On June 27th, UGA’s LGBTRC held a Safe Space training for faculty, staff, and students interested in learning about gender and sexual identity, homophobia, heterosexism and how to provide support and work towards being an ally for the LGBT community.
This program is important because students, faculty and staff of the University of Georgia need to have a dialogue about LGBT+ students to create accepting spaces on campus. STudents should be encouraged to attend one of these seminars or one similar to it.
“Our mission is to be inclusive of all students, regardless of sexual orientation, gender identity and expression. We tend to act that out especially through education and support. And so that’s a large portion of what our Safe Space Training is meant to do,” said Fowler, an administrative assistant for the LGBTRC and facilitator for safe space training.
To begin to understand the experiences of queer students, it is essential to understand the language used. For example, while most people outside of the queer community know “binders” as folders to hold papers, whereas transgender, gender non-conforming and nonbinary people know binders as pieces of fabric meant to compress breasts to give the appearance of a flat chest.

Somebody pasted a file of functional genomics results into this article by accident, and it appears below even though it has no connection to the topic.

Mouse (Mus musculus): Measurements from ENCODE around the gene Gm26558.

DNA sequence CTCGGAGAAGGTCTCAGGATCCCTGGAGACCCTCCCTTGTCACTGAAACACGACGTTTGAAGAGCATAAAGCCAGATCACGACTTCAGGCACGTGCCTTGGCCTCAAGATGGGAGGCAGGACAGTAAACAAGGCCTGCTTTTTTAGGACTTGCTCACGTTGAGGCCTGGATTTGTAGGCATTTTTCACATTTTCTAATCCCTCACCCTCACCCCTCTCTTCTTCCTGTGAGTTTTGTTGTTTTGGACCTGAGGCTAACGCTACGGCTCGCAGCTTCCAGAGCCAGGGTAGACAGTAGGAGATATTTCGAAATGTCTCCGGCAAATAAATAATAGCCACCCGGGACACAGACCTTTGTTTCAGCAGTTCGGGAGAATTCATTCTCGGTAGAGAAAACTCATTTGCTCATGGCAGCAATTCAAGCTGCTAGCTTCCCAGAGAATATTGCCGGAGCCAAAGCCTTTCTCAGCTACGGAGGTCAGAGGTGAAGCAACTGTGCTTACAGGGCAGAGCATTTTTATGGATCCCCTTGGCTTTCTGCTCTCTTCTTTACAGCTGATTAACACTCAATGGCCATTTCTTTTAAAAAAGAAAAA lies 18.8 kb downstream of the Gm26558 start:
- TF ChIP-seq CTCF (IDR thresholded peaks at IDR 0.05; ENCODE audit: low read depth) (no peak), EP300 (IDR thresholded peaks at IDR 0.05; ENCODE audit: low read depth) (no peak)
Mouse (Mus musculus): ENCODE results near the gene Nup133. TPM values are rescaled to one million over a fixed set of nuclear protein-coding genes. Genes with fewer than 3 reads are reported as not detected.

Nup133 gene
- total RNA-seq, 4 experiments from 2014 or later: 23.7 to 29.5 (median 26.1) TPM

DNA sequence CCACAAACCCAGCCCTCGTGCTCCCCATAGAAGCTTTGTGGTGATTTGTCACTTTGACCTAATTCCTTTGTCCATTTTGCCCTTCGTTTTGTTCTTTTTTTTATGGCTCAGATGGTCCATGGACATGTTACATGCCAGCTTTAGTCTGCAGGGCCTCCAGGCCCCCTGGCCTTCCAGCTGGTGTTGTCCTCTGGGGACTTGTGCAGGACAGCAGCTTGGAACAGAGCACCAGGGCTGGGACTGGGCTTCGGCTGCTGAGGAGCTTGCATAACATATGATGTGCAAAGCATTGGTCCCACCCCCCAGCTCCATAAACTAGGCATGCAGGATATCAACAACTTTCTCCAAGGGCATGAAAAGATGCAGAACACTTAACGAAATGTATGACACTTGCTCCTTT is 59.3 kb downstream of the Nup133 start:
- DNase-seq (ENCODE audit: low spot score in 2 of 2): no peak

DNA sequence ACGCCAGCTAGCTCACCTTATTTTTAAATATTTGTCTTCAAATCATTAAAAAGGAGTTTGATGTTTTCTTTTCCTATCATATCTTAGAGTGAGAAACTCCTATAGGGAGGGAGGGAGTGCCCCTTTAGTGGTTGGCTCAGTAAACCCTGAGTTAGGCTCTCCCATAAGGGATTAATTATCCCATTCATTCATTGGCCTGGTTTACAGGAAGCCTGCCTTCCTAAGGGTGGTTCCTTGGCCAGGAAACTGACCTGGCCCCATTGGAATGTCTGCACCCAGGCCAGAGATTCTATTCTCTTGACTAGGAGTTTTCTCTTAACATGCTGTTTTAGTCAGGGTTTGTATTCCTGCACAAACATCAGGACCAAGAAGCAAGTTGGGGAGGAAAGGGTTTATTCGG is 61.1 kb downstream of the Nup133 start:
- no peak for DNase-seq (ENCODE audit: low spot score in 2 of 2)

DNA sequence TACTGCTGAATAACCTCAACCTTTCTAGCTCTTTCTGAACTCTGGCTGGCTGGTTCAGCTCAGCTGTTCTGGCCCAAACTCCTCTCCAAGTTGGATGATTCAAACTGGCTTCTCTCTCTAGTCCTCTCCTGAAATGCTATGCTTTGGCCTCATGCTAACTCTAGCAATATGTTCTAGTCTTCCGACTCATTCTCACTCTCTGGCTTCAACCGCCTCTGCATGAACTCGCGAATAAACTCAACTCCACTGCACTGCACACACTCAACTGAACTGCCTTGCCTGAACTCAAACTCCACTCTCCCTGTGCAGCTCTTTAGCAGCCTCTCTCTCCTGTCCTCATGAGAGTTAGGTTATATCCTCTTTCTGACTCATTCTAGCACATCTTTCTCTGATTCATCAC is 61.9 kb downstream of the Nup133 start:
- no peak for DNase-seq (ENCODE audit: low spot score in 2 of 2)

A thorough conversation about queer identity requires everyone to be on the same page regarding terminology and definitions. That is why it is essential for those interested in learning more about the queer community to attend educational events like Safe Space training to learn the vocabulary.
Those in the queer community didn’t enter understanding all the vocabulary and definitions. It requires research, time and studying to understand the culture of a community. If someone outside the community wants to understand, they need to study and do research as well.
This study and research can come in the form of conversation. “Safe Space training is meant as a conversation, as a dialogue, for people to have… it’s meant to be able to provide people with the space to have those conversations that we’re not always able to have,” said Fowler.
There are infinitely many ways to find information; as long as the person searching listens with intention and compassion to the experiences of others, any way to learn is the correct way. But this dialogue must be had, and this learning must be completed, in order to further progress towards acceptance on the UGA campus.
While it may take some effort, it is worth it to have a more inclusive and safer environment for the entire UGA population.
Additional Safe Space trainings will be held July 12th, 26th, and throughout the fall and spring semesters. To sign up or receive additional information,visit the LGBT Resource Center website.